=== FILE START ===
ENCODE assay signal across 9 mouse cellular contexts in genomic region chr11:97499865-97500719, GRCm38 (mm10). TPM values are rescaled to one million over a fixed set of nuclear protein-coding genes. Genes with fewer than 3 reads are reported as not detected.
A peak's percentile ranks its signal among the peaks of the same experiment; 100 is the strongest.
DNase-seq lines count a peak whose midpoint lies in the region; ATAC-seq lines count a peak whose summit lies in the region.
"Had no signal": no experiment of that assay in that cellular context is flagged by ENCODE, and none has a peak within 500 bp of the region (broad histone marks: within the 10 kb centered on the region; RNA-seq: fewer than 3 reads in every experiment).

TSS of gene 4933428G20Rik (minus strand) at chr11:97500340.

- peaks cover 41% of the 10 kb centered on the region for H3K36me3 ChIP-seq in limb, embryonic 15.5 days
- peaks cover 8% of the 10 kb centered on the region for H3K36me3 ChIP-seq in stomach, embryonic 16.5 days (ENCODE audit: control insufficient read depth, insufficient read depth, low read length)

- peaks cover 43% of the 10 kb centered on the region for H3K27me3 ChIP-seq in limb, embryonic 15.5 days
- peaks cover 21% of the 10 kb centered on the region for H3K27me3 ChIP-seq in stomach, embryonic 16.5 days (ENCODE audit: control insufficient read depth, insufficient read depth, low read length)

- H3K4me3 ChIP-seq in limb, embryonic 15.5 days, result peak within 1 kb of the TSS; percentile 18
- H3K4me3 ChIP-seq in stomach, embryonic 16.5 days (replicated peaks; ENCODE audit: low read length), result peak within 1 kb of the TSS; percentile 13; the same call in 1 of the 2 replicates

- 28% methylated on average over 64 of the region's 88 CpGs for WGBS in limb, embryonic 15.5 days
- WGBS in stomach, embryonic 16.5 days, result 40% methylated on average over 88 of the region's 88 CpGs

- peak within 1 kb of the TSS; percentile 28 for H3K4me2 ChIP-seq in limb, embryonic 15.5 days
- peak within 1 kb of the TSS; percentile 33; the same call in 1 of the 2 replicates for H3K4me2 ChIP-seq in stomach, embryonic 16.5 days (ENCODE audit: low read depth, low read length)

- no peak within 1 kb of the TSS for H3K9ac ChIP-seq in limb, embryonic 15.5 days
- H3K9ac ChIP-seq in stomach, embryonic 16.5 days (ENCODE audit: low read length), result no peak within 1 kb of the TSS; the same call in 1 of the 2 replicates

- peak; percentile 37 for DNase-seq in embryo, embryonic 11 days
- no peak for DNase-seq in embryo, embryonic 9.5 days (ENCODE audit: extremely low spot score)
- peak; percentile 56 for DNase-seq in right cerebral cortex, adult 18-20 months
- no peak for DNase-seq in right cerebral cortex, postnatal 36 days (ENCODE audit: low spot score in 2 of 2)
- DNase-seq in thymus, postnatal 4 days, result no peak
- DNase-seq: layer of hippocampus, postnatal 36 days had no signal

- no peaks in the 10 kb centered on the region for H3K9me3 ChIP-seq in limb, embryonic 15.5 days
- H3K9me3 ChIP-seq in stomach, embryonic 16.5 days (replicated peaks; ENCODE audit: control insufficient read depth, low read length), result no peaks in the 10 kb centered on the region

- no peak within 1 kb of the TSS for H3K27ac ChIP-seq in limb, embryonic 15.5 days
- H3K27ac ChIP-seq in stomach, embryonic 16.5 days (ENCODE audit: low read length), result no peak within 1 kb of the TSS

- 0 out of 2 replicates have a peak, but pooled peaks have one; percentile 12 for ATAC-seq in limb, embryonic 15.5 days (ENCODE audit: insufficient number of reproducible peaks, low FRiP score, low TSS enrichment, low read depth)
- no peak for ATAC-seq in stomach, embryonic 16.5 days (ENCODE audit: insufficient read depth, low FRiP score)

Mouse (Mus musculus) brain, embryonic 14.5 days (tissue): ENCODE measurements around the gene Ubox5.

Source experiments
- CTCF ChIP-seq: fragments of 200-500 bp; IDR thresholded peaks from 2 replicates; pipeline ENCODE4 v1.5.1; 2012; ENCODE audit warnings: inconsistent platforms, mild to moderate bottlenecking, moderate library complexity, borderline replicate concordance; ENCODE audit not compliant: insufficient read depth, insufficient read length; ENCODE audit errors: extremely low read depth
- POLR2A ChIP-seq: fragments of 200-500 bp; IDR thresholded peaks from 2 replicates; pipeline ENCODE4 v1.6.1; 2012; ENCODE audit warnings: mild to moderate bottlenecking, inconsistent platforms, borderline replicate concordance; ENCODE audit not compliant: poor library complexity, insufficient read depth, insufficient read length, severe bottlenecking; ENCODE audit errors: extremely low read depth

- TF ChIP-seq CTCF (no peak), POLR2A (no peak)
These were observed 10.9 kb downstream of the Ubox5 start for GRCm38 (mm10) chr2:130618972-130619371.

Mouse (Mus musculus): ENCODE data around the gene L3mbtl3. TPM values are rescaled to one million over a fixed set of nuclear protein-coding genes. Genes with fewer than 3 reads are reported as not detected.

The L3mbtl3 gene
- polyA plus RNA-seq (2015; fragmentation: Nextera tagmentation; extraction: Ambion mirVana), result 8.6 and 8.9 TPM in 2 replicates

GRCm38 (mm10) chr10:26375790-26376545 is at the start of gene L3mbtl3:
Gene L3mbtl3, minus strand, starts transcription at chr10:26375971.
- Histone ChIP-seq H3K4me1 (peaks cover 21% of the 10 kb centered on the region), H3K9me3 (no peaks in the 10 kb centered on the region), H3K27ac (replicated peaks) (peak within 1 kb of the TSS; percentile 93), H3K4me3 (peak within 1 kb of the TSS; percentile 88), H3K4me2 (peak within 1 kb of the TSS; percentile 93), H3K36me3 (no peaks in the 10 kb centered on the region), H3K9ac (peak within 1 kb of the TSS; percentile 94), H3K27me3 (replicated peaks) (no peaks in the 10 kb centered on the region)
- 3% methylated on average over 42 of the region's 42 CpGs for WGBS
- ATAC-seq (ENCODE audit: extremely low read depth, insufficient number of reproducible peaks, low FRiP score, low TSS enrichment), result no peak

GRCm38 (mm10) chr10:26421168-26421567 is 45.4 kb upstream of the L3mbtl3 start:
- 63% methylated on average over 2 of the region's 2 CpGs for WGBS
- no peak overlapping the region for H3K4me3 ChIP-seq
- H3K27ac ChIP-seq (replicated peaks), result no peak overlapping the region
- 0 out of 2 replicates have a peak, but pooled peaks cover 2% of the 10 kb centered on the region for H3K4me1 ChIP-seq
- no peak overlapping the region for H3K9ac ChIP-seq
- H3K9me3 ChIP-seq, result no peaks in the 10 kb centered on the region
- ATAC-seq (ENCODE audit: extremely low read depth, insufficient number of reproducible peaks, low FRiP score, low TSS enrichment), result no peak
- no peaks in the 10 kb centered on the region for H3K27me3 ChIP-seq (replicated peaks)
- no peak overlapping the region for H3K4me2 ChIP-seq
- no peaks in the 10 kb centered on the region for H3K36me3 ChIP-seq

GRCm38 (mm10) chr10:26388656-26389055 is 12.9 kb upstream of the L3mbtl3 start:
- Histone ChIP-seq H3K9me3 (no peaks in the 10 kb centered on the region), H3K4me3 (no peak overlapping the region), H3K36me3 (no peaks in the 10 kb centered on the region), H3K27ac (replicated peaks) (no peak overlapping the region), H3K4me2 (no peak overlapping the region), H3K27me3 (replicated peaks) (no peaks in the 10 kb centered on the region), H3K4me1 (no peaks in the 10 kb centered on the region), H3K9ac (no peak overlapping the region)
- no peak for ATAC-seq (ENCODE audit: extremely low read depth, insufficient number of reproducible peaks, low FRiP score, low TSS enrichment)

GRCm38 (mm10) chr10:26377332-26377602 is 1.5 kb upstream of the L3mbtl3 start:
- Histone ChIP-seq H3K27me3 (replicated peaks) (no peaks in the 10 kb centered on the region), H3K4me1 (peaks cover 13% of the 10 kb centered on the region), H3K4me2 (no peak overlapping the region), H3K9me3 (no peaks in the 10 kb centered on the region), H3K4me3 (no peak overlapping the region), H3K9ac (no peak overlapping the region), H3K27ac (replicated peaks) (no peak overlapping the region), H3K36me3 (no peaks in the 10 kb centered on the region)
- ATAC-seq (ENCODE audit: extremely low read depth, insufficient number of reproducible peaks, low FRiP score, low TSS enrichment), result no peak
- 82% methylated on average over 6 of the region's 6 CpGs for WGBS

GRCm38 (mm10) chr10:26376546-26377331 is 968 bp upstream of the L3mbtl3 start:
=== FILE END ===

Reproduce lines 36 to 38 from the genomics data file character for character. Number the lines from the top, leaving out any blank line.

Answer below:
Mouse (Mus musculus): ENCODE data around the gene L3mbtl3. TPM values are rescaled to one million over a fixed set of nuclear protein-coding genes. Genes with fewer than 3 reads are reported as not detected.

The L3mbtl3 gene
- polyA plus RNA-seq (2015; fragmentation: Nextera tagmentation; extraction: Ambion mirVana), result 8.6 and 8.9 TPM in 2 replicates